It’s the first full week of the year for many people.  And judging by the number of downloads of the Sales Pro Insider Timely Tips to Achieve Your Goals eBook last week, many of you are starting 2011 with goal setting!

CONGRATULATIONS!

Clarifying your goals is one action to achieve what YOU want or need this year.  I often write about goals – and goal setting is a component of every training seminar I facilitate – that is how important it is.  And if the common or more transparent reasons for goal setting are not enough for you, there is newer research on the health benefits!

The most common benefits of having written, specific goals are:

  • Focus
  • Saving time and energy
  • Allowing you to achieve more

And the health benefits?  Dr. Boyle’s research found that people with a purpose and plan are 30% less likely to develop Alzheimers’!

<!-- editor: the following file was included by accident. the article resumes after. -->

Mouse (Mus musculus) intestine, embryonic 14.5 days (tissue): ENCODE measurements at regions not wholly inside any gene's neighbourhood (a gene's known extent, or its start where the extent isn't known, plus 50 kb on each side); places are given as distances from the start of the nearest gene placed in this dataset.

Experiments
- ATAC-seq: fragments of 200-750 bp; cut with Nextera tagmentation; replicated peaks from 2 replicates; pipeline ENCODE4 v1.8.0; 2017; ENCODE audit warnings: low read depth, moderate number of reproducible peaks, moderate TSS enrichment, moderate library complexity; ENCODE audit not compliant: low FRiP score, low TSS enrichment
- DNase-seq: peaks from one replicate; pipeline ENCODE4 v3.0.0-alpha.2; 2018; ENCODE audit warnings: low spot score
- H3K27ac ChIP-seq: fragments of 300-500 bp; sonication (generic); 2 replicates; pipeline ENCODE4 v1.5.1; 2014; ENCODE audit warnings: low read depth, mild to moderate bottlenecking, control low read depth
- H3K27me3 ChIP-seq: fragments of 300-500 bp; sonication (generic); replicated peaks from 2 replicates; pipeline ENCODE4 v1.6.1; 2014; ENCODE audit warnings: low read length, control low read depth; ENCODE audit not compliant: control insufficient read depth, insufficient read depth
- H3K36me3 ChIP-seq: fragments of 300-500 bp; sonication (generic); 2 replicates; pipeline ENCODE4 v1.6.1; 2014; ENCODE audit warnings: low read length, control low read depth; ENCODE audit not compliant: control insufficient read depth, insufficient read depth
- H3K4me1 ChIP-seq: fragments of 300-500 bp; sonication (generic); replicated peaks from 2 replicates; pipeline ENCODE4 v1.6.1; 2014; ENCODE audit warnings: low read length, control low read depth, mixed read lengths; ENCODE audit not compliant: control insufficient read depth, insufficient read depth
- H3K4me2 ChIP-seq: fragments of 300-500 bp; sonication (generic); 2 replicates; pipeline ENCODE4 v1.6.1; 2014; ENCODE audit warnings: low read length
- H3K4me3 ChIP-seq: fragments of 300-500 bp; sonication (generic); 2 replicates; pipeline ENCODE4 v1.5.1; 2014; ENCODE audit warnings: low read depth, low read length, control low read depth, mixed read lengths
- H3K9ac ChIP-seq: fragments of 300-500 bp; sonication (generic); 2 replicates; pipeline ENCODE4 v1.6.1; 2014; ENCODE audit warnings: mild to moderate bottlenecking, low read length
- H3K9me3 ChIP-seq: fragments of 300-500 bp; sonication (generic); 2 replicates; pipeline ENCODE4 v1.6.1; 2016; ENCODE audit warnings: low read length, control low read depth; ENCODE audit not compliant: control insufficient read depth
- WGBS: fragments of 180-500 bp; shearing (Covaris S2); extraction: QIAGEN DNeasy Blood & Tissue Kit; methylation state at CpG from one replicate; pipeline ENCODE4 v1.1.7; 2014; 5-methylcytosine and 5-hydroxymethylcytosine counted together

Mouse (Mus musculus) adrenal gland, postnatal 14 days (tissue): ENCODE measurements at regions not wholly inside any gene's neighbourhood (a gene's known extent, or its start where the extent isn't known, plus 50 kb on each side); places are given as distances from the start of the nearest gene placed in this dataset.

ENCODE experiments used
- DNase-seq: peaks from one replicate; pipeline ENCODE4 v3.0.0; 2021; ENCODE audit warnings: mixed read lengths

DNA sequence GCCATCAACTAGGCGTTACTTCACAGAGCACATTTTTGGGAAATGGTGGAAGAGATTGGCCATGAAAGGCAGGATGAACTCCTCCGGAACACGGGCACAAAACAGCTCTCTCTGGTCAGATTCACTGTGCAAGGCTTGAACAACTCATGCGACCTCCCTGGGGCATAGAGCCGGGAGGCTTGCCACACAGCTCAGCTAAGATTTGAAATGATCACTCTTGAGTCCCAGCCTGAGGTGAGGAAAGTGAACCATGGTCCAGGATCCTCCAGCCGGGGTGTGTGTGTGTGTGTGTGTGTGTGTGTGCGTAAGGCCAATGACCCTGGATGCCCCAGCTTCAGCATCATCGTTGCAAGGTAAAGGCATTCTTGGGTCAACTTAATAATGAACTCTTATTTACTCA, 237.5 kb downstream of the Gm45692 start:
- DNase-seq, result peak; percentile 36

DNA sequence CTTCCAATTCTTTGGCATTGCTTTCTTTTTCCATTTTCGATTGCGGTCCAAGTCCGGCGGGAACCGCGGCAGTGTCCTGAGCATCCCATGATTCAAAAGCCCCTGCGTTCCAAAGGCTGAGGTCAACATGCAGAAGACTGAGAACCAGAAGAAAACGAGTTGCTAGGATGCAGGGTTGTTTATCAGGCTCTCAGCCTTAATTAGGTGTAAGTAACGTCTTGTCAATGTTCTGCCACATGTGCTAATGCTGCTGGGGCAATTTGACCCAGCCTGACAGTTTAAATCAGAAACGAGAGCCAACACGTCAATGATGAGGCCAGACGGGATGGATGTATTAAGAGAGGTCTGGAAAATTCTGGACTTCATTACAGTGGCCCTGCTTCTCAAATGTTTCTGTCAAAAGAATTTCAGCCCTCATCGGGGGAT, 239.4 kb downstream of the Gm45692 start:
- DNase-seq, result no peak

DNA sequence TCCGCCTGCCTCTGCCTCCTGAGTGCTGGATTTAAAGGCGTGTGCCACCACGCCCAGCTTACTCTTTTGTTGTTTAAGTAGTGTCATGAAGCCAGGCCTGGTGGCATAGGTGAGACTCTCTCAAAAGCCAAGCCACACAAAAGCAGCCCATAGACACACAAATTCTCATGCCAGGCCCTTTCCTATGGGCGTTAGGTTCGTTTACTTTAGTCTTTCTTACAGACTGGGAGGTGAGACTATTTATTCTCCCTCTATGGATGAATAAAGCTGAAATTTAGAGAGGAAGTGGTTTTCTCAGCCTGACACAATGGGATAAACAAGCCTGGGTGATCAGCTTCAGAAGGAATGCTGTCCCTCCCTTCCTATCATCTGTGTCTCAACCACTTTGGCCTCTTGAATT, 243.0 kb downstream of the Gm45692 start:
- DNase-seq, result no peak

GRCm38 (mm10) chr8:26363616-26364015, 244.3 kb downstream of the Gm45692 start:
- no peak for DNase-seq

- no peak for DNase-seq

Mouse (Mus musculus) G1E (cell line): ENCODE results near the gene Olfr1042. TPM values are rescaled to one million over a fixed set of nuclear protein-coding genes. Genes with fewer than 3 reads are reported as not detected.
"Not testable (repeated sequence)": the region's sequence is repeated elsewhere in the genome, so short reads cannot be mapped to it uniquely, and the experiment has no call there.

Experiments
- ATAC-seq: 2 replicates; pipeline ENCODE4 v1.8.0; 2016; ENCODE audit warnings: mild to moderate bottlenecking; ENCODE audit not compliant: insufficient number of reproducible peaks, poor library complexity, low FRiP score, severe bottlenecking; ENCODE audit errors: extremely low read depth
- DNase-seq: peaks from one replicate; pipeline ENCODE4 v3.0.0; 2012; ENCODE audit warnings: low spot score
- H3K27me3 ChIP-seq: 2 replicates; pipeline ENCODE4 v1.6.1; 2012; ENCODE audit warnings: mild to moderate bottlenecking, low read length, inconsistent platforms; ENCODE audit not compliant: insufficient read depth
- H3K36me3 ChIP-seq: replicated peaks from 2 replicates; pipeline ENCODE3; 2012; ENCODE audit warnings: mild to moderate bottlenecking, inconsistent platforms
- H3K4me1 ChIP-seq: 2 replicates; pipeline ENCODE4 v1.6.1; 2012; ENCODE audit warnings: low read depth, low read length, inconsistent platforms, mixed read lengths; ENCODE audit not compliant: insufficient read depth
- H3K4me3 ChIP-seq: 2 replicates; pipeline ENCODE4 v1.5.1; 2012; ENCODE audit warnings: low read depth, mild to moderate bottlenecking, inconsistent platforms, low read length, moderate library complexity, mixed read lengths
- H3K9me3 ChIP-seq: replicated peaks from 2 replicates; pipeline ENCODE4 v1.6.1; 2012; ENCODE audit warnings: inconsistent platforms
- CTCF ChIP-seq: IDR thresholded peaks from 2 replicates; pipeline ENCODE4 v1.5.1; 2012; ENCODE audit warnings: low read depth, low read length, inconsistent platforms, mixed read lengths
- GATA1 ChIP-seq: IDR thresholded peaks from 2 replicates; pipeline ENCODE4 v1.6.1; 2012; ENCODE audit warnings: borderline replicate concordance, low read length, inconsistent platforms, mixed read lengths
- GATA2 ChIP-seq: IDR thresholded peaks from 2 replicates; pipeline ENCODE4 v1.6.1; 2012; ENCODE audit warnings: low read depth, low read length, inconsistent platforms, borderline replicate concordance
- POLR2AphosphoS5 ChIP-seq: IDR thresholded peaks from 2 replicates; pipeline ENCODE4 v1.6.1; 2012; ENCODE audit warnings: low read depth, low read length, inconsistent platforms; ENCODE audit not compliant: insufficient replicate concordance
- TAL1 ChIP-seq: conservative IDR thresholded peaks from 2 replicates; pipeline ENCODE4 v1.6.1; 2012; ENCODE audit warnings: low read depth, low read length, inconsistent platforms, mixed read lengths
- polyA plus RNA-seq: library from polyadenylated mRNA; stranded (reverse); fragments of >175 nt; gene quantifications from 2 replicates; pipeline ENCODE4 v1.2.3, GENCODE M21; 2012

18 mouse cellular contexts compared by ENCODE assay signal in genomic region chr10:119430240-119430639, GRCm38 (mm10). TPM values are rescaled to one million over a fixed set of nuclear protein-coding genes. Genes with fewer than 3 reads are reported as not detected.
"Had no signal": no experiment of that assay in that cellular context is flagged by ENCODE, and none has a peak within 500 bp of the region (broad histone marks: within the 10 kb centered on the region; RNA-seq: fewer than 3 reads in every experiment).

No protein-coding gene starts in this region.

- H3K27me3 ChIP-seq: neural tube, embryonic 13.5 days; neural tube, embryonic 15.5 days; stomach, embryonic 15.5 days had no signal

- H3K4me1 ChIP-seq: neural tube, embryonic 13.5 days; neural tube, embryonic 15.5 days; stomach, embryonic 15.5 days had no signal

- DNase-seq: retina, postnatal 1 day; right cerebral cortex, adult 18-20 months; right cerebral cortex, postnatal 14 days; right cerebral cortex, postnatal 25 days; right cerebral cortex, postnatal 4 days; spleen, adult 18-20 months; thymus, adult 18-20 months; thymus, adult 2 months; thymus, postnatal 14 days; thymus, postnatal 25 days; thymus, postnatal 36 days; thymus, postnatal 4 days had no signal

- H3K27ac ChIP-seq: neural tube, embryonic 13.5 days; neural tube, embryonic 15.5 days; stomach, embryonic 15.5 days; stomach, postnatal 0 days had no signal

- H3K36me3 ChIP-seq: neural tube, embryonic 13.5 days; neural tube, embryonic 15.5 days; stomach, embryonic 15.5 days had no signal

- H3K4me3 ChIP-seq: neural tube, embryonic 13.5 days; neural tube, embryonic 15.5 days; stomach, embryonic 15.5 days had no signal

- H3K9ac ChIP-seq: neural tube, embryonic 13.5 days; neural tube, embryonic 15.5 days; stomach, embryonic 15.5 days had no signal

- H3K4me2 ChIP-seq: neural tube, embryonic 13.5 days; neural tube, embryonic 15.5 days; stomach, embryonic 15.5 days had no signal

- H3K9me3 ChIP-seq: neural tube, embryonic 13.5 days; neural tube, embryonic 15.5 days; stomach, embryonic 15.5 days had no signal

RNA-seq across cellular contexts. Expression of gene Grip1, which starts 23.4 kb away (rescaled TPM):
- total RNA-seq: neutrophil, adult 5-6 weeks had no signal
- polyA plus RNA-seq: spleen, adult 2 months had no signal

happy old person“It can be anything — from wanting to accomplish a goal in life, to achieving something in a volunteer organization, to as little as reading a series of books,” said Dr. Patricia Boyle.

“What this is saying is, if you find purpose in life, if you find your life is meaningful and if you have goal-directed behavior, you are likely to live longer,” she said.

I’ve long noticed a difference in people with purpose and for the analytics out there, now there is proof of the benefits!

Ready to make some time to define goals and outcomes for yourself? Click here to get your very own copy of  the Timely Tips to Achieve Your Goals eBook – in 45 minutes YOU can begin to plan your year and a healthier life!

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p.s. I was in line at a checkout this morning, and the woman in front of me overpaid $1 in cash, when the clerk returned the dollar, the woman said, “Well, I guess I don’t get out enough anymore…I’m nearly 95 years old, you know.”  Here was a woman, on her own, making purchases, seemingly happy and in a great mood – wonder what her purpose of life has been!

Source: Patricia Boyle, Ph.D., neuropsychologist, Rush Alzheimer’s Disease Center, and assistant professor, behavioral sciences, Rush University Medical Center